I live in an area with a healthy population of black-tailed deer. These beautiful animals are not much larger than my Great Danes. While certainly elegant to observe, they are fierce defenders of their fawns in spring to late summer, and some of the antlered boys are a hazard during the fall rut. Most of them are well-aware that dogs are predators, and some will attack by charging during these times of the year. I myself have been attacked several times while walking my big guys and we are fortunate that nothing serious has ever happened. But occasionally we hear reports of people being injured by these petite but mighty beasts.
The scene I saw was a doe, frozen, staring at the human and dog that were clearly too close for her. If I had seen a dog with such a stiff, forward position and locked, unblinking gaze, I know it would have meant an imminent attack. I am not an expert on deer body language, but I have to believe her position was threatening. The woman was standing calmly with her hand outstretched, as if to greet what she thought was a benevolent deer.
Her dog had the right idea though. The dog was standing at the end of its leash, not tightly, but as far from the situation as it could get. The dog also had his body 90 degrees to the doe and head turned away, trying to say "I am not a threat, and uhh, mom, let's get outa here!"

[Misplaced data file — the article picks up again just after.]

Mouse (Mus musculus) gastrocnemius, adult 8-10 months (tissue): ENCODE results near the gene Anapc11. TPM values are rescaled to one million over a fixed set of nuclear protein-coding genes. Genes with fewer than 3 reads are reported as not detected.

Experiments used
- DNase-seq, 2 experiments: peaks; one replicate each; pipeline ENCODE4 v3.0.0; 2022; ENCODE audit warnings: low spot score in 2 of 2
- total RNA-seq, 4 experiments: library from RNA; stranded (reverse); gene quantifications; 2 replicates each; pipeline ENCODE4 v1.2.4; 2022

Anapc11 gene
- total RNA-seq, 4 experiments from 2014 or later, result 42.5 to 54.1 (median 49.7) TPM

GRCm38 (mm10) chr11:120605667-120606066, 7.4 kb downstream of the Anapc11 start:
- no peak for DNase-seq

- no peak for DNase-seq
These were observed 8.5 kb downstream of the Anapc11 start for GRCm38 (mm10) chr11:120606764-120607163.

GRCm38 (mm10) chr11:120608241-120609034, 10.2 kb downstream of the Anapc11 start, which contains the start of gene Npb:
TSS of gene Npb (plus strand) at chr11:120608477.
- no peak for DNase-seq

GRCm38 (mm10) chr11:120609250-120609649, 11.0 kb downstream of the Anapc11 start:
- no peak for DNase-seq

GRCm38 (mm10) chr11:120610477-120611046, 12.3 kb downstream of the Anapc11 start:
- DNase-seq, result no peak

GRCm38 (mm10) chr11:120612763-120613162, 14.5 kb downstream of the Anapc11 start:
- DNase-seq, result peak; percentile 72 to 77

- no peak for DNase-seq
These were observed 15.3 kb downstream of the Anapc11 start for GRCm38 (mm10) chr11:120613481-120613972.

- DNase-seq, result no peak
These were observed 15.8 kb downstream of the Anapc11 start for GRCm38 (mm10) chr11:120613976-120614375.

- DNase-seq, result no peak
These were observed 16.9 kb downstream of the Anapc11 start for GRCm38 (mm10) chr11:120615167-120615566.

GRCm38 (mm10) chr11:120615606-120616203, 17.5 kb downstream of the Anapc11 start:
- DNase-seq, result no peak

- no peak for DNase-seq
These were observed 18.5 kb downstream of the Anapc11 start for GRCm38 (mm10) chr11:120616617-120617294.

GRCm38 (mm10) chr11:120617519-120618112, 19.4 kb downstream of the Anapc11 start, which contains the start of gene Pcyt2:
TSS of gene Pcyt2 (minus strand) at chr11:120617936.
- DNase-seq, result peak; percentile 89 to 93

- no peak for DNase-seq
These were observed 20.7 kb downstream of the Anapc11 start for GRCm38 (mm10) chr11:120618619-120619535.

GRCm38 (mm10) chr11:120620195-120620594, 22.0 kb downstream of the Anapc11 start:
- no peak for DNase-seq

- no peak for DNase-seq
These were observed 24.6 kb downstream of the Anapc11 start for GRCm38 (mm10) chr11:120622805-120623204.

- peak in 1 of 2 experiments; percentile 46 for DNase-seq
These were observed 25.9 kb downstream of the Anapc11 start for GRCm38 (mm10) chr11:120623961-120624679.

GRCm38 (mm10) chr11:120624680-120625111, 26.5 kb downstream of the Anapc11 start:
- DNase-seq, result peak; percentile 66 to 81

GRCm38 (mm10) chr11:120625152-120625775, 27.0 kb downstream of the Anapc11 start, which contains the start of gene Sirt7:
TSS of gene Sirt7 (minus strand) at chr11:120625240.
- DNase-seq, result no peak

I wanted to yell at the lady to back away but I honestly thought yelling might have caused the attack to ensue. I drove on, watching my rear view mirror, hoping for detente. It made me think about the cues I take from dogs though.
I walk many dogs of many different personalities and skill levels. Dogs that are leash reactive will usually react to many stimuli. It takes practice and experience for a dog to learn to be calm on leash (or off). My girl will always alert to wildlife, and I can tell from her stance just how serious it is. If her nose is in the air scenting, and she's on her tip toes, I start looking around...what is it girl? She's always right, and she trusts that I will steer us away from it. We just don't take chances with wildlife.
Taking cues from your dog is built on experiences and trust. Do you take cues from your dog on walks? Start watching your dog...you just might realize how much teamwork is happening in a safe walk. If you need help with your walk, find a positive reinforcement trainer or class so you can both improve your walking skills. I do hope that young woman noticed her dog, followed his lead, and moved away from that deer.